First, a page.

New index could help predict political impacts on the international flow of oil
Oil, like certain other minerals, is one of the most highly politicized commodities traded across the globe. When analysts try to predict what countries will be increasing exports, or where they will send their petroleum production, political risk is one of the great unknowns. Policy decisions by governments or other organizations can have tremendous impact on markets, especially when they come as a surprise.
Notable is last year’s OPEC’s policy decision to maintain production and export levels at the November meeting sent crude prices into a tailspin that few, if anyone, saw coming.
To take some of this uncertainty out of policy analysis, the PRIX Index forecasts the effect of political developments on exports from major petroleum-producing countries. The index draws on input from experts on major petroleum exporting countries and looks as factors like government decisions on petroleum taxation or licensing, government decisions on nationalization in the petroleum sector, strikes and other labor conflicts, OPEC decisions, instability in neighboring countries that might spill over, mass demonstrations, riots, revolutions and other conflicts.
The PRIX country analysts are usually residents of the country they report on and are often handpicked for their expertise. “The analysts include people working in the oil industry, ministerial staff, academics, journalists and diplomats,” says Dr. Indra Øverland, head of the Energy Program at the Norwegian Institute of International Affairs, and spokesman for the PRIX Index. “One of the ambitions of the index is to bring together well-informed, genuinely local views from the world’s 20 largest oil producers in the hope that [the index] will give us a slightly better feel of what is coming up rather than just reacting to breaking news.”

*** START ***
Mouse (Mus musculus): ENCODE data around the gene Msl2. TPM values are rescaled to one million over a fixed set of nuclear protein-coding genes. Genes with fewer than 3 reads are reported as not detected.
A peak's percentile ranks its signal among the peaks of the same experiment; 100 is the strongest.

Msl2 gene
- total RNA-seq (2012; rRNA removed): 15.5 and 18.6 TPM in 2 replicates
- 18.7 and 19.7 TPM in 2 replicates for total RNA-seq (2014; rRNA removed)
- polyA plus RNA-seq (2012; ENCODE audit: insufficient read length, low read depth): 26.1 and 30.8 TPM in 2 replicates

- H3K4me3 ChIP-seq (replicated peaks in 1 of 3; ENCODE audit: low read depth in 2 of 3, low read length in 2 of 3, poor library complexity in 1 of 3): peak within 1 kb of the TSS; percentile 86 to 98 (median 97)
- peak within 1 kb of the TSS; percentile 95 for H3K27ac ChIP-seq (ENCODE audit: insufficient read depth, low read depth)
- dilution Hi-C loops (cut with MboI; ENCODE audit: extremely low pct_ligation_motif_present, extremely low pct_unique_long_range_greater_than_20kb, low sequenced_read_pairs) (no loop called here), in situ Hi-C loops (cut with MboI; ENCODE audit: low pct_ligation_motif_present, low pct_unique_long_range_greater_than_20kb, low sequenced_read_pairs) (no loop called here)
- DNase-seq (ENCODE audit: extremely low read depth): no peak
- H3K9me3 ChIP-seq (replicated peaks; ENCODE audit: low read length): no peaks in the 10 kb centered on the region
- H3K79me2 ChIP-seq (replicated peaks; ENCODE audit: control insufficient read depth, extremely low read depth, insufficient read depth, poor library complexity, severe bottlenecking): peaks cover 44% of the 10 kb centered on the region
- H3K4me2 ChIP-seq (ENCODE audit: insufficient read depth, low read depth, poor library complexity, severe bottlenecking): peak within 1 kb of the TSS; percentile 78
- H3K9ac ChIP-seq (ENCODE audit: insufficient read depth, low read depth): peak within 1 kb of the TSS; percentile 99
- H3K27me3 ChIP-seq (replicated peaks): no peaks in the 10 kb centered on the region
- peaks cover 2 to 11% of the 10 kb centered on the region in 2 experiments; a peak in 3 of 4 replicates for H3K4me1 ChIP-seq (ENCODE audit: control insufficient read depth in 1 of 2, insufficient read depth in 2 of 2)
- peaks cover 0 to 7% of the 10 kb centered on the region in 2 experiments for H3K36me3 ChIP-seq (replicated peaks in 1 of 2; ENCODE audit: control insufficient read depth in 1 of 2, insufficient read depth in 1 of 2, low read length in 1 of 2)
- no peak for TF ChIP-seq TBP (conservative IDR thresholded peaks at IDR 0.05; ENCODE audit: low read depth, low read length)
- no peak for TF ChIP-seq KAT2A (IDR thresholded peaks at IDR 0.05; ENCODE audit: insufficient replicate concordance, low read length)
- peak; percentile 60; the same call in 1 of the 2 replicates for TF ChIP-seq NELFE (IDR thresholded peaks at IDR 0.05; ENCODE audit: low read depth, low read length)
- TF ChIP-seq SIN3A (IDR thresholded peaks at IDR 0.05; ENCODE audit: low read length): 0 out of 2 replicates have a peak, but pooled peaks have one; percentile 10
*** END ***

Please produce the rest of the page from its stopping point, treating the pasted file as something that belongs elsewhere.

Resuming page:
PRIX is independent of any institution and its analysts make their assessments entirely independently of one another in order to avoid group think, says Øverland.
Certain aspects of politics, especially when considering conflicts or acts of terrorism, can be nearly impossible to predict, but PRIX can give indications of trends and offer a better understanding of likely outcomes of policy on international oil exports.
“We cannot predict terrorist acts or other political events, but we can give some first-hand information about trends, increasing or decreasing tensions, the political atmosphere, and the apparent likelihood that such events will occur, as seen by local actors,” says Øverland.
The PRIX Index is updated on a quarterly basis. It was updated earlier today, showing a score of 56. The PRIX index operates on a scale of 0 to 100. An index value of 50 indicates that no politically driven change in oil exports is expected; a value below 50 that political developments are expected to contribute to lower exports; above 50 to higher exports.
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